Wednesday, November 2, 2011

Finishing the race

1:58 p.m. Today's project was to comtinue gathering facts from old journal entries for my book about our experience with Alzheimer's. Steve was picked up by the Riverside Special Trans bus, and I was then able to welcome our agency caregiver whose job is to clean house for us once a week. (Our long term care insurance covers the expense of housecleaning, hallelujah)! Until she worked her way around the downstairs, I hadn't realized how dusty things had become, and how in need of a thorough cleaning our house was!

Kind of reminds me of the shape I've gotten into, between caring for Steve, ministry, and working my business! Retirement was really fun and adventurous the first two years, but as Steve has taken a drastic decline, the help in cleaning that he gave me, as well as independently caring for the garden and lawns, has very much diminished. Something has to give, so I'm settling for "neat and tidy" rather than actually "clean."

I also am not getting as much sleep as I should, with Steve's night time disturbances and the length of time it takes to get him settled in bed with his C-pap mask. I think of what the woman says of herself in Song of Solomon 1:6b:

They made me the keeper of the
But my own vineyard I have not kept.

We older folks--over 60 like me--do need to care for all aspects of our lives, especially the spiritual aspects. The late Alan Redpath warned many years ago when we saw him speak at Riverside's Harvest Christian Fellowship that young people think senior citizens don't have a temptation problem. But the temptation to fall away from the Lord gets more and more intense! The devil wants to steal souls away even more urgently as death approaches.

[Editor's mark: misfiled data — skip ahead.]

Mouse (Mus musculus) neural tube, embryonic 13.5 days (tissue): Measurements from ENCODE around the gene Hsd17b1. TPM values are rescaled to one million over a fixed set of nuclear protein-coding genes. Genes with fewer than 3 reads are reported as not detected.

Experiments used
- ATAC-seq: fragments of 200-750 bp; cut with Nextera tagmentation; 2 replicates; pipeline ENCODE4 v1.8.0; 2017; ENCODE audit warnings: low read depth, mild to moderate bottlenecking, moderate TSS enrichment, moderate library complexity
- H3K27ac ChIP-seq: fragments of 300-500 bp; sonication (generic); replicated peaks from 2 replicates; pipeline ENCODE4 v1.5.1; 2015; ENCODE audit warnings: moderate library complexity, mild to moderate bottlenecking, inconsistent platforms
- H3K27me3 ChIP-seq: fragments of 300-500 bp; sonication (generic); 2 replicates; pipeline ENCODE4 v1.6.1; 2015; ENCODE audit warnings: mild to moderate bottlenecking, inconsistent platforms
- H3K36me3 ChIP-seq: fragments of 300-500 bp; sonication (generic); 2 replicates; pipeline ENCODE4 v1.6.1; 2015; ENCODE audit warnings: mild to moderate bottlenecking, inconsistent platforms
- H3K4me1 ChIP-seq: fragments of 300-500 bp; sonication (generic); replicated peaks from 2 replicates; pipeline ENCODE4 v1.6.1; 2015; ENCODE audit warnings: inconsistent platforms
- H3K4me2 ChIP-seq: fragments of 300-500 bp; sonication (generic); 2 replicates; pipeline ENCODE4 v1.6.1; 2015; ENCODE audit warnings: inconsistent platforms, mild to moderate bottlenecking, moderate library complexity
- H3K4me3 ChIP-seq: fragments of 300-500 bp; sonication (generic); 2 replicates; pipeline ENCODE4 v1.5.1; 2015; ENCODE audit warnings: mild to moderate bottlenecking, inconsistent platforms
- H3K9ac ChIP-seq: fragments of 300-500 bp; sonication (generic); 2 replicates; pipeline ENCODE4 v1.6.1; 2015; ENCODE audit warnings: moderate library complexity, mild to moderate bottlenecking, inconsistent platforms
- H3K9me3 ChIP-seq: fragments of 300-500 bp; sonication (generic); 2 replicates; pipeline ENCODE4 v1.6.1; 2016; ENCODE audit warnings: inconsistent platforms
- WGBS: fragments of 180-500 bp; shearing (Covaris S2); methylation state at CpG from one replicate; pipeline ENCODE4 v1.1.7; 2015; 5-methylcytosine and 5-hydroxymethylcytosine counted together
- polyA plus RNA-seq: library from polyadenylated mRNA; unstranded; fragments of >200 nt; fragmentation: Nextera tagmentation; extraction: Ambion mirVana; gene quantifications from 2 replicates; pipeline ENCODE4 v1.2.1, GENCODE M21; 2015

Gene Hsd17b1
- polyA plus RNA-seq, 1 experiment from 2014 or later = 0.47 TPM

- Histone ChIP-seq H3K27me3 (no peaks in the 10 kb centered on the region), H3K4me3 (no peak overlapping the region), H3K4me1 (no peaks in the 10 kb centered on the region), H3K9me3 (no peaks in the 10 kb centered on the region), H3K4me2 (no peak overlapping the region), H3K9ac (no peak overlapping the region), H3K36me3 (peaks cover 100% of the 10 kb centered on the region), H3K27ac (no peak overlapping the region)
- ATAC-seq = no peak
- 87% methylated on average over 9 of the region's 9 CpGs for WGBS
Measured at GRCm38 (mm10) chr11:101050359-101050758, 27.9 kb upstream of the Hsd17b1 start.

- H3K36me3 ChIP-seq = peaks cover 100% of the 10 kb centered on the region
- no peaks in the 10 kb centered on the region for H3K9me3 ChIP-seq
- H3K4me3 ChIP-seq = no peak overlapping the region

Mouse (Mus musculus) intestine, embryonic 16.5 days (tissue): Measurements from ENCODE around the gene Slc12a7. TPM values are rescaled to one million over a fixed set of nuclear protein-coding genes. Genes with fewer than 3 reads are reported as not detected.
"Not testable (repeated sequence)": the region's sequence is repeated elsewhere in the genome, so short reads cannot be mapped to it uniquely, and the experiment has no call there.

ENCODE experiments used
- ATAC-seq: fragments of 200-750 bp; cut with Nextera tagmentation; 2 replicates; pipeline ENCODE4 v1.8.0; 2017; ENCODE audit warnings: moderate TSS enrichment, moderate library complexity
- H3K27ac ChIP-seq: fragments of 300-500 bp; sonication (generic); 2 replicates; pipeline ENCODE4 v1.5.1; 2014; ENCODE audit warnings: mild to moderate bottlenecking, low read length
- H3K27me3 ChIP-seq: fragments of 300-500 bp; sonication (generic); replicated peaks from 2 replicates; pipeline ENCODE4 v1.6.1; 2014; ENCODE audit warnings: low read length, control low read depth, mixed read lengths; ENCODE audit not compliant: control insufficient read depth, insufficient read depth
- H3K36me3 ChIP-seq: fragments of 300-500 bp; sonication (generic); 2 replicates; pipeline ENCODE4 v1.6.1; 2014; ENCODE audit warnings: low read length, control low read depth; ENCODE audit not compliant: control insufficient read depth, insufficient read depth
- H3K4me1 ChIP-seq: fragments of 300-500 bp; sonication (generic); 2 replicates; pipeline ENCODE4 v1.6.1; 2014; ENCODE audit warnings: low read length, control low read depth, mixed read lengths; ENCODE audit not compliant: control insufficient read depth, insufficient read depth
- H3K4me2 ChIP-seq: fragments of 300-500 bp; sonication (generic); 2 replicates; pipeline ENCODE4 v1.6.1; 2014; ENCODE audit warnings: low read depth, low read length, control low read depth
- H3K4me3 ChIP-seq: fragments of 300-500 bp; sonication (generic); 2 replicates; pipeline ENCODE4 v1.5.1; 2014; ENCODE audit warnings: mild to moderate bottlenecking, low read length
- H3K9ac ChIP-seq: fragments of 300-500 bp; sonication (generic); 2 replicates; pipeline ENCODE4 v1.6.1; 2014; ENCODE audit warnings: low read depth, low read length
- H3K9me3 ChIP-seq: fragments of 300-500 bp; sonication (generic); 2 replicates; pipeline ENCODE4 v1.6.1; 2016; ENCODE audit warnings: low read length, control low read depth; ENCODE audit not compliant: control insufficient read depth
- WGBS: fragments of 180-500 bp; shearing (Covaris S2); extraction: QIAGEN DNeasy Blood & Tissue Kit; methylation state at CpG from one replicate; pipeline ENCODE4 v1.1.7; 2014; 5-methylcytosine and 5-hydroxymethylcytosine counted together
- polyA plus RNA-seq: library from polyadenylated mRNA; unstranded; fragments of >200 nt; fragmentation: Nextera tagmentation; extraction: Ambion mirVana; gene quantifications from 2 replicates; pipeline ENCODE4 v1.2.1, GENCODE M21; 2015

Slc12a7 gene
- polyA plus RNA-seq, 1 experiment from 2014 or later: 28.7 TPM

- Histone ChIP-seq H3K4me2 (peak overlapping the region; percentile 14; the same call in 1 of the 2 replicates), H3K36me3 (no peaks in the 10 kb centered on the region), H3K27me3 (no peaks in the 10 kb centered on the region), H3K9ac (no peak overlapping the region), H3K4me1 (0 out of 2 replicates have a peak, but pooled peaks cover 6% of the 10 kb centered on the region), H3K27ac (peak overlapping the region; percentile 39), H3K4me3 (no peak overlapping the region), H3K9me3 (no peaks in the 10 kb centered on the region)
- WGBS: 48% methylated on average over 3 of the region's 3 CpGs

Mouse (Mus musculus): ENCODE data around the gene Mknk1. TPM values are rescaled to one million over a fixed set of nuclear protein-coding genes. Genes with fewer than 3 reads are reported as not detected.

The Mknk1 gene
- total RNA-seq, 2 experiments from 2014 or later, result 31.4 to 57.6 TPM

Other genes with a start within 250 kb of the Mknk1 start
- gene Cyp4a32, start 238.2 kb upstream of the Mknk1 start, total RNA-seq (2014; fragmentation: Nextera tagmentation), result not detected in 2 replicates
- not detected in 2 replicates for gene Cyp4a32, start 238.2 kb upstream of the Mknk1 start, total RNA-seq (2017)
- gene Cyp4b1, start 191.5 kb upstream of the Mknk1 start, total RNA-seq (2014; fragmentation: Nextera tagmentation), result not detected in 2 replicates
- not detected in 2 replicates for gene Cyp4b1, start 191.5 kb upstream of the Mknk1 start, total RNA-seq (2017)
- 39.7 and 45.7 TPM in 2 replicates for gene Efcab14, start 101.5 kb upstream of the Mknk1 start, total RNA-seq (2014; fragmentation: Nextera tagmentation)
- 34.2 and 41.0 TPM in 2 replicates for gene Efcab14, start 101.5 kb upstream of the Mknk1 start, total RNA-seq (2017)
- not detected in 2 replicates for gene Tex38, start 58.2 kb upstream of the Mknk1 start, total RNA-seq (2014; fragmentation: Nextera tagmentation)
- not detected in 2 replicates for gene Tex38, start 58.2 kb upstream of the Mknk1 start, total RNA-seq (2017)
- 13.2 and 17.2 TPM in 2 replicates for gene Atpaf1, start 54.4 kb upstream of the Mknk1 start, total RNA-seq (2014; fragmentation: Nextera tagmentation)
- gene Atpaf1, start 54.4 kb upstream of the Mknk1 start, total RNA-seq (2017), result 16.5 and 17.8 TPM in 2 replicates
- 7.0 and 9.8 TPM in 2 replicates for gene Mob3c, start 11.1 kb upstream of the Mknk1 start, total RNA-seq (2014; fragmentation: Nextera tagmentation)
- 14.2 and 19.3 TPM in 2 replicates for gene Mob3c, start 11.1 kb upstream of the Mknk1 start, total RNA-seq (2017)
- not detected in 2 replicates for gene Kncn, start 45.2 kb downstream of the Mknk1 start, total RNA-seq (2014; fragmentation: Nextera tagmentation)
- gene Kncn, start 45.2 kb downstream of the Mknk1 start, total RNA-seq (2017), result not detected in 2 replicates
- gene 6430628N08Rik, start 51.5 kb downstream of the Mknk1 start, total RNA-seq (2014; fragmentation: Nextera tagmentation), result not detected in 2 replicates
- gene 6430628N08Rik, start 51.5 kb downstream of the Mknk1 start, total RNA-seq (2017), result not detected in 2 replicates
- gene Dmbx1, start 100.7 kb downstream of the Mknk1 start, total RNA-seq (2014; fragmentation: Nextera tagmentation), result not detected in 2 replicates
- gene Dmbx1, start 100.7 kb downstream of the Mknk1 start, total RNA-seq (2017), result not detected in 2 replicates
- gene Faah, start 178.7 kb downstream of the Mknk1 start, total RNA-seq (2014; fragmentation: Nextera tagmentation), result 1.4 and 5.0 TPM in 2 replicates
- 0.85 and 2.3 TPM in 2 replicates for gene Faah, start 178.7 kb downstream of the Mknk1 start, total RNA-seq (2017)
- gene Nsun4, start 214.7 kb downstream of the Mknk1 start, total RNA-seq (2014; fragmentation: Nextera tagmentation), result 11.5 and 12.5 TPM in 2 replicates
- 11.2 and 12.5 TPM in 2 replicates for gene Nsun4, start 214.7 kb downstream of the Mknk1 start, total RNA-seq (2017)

So the elderly population, now burgeoning, needs specially urgent ministry, the saved to be strengthened and encouraged as their bodies weaken and fail, to maintain their joy in the Lord, and their anticipation of their homegoing. And unbelievers need to get saved--time is literally short. (Although any of us could face eternity today, of course).

My dad has been following Billy Graham's ministry for almost 30 years, since he first became born again. He now has bladder cancer, having had a tumor removed a few years ago. But after a scare with blood clots that had him hospitalized overnight this summer on his 84th birthday, he has decided not to have any more surgery because he is enjoying his independence and good quality of life. I heartily concur. Each person has to make a prayerful decision about treatment, and do diligent research and listen to numerous physicians before any more "cutting" takes place. I myself refused chemotherapy after all of my blood tests came back clear of any cancer markers after my tiny lumpectomy surgery and radiation in 2003-04.

In the last two weeks, Daddy has been quite insistent that I order him a copy of Billy Graham's Nearing Home. "And get a copy for yourself, too, Dana!" Guess that was an order! He'll be stopping by on Saturday to get his copy that arrived today. And I just ordered my own.

I probably know as well as anyone how soon a body can break down; keeping the Lord uppermost in mind from a bed of pain, or within a mind that no longer keeps orderly thoughts of any kind, is a huge challenge. Compromise and excuse-making can seep in quietly as struggles one never would have imagined become daily fare. 

"At my age..."
"I should know..."
"I'm not harming anyone else; it's just me here..."
"I'm just a crochety old lady (or man)..."
"Nobody knows the trouble I've seen..."

For the saint of God, let the excuses evaporate! There is only one standard Jesus requires, and sent His Holy Spirit to make it possible, through the words of I Peter 1:15-16,

As He who called you is holy, you also be holy in all your conduct, because it is written,

"Be holy, for I am holy."

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